John’s comments are still correct that any theory of equality between the two protocols is a false equivalence which cannot, in practice, be achieved. IPv6 policy can certainly be improved and made no more onerous than IPv4 policy, but any argument of equivalence is doomed to failure due to the staggering differences in the address management strategies and subnetting practices of the two protocols.

Owen

> 
> Albert Erdmann
> Network Administrator
> Paradise On Line Inc.
> 
> On Sun, 23 Jul 2017, Scott Leibrand wrote:
> 
>> No. It says:
>> 
>> Each static IPv6 assignment containing a /47 or more addresses, or sub-delegation of any size that will be individually announced, shall be registered in the WHOIS directory
>> 
>> I read that as:
>> 
>> Each static IPv6 assignment containing a /47 or more addresses, and each sub-delegation of any size that will be individually announced, shall be registered in the WHOIS directory
>> 
>> So a /48 sub-delegation shall be registered if it will be individually announced.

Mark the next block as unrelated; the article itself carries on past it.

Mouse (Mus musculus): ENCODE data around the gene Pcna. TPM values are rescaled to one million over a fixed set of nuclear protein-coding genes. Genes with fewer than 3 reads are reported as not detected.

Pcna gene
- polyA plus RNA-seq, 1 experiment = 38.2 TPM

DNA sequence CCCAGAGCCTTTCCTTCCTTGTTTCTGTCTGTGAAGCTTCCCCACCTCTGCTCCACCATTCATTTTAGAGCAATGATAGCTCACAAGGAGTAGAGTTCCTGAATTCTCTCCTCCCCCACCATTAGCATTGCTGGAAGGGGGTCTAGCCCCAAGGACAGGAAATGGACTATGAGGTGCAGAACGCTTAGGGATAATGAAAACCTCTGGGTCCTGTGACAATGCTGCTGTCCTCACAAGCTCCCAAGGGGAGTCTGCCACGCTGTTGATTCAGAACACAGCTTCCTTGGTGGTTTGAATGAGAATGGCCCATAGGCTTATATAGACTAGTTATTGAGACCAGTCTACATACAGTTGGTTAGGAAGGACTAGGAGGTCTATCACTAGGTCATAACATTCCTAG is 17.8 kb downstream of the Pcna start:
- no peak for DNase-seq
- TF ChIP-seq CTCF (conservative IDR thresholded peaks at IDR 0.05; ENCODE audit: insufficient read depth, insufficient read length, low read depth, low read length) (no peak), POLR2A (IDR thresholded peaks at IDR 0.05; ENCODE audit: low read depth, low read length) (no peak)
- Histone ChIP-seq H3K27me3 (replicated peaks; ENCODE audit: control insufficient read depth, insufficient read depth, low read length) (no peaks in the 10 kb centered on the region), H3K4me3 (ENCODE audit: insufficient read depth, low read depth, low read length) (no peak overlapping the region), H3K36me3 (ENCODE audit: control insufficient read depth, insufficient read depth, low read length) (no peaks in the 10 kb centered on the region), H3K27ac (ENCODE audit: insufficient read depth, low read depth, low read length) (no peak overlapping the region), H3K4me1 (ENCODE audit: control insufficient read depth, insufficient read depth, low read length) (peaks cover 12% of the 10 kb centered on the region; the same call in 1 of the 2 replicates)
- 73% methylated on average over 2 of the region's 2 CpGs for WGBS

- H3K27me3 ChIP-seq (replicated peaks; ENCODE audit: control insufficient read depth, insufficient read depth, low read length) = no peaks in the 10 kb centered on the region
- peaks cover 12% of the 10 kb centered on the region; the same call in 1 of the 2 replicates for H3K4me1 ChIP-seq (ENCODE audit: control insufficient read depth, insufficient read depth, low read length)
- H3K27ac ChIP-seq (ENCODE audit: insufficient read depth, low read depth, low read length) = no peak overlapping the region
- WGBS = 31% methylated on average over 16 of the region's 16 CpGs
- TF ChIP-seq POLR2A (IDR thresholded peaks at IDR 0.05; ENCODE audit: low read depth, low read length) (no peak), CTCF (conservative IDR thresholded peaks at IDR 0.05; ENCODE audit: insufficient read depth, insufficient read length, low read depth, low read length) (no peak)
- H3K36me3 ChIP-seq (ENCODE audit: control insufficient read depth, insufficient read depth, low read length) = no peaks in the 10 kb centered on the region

>> 
>> You said:
>>> To be explicit, to me, "/47 or more addresses, or sub-delegation of any size that will be individually announced," refers to /47s, /46s, /45s ... and not /48s, /49s, /50s, etc.
>> 
>> 
>> That entire quoted clause refers to /48s (or longer, if such becomes possible) that will be individually announced. So your clarification, as originally stated, does not match my reading of the text. However, it now sounds like that's not what you meant, and you were trying to say:
>> 
>>> To be explicit, to me, "/47 or more addresses," refers to /47s, /46s, /45s ... and not /48s, /49s, /50s, etc.
>> 
>> If that's what you actually meant, then yes, that is the way to read "more": as equivalent to "/47 or shorter".